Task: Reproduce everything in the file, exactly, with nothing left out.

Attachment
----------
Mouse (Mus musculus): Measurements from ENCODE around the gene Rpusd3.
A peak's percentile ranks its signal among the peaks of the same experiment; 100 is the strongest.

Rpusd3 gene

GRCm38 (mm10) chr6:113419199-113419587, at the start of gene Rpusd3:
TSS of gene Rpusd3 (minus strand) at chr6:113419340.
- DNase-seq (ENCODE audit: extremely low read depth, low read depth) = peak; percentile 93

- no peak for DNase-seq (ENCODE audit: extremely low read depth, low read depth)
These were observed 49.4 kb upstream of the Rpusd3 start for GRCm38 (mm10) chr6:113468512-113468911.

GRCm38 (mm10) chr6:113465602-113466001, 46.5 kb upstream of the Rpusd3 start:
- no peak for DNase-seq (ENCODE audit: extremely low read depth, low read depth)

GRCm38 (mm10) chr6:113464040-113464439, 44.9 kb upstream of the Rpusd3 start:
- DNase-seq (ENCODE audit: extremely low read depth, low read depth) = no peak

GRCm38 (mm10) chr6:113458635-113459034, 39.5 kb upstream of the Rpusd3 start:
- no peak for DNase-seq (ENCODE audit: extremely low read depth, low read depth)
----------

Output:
Mouse (Mus musculus): Measurements from ENCODE around the gene Rpusd3.
A peak's percentile ranks its signal among the peaks of the same experiment; 100 is the strongest.

Rpusd3 gene

GRCm38 (mm10) chr6:113419199-113419587, at the start of gene Rpusd3:
TSS of gene Rpusd3 (minus strand) at chr6:113419340.
- DNase-seq (ENCODE audit: extremely low read depth, low read depth) = peak; percentile 93

- no peak for DNase-seq (ENCODE audit: extremely low read depth, low read depth)
These were observed 49.4 kb upstream of the Rpusd3 start for GRCm38 (mm10) chr6:113468512-113468911.

GRCm38 (mm10) chr6:113465602-113466001, 46.5 kb upstream of the Rpusd3 start:
- no peak for DNase-seq (ENCODE audit: extremely low read depth, low read depth)

GRCm38 (mm10) chr6:113464040-113464439, 44.9 kb upstream of the Rpusd3 start:
- DNase-seq (ENCODE audit: extremely low read depth, low read depth) = no peak

GRCm38 (mm10) chr6:113458635-113459034, 39.5 kb upstream of the Rpusd3 start:
- no peak for DNase-seq (ENCODE audit: extremely low read depth, low read depth)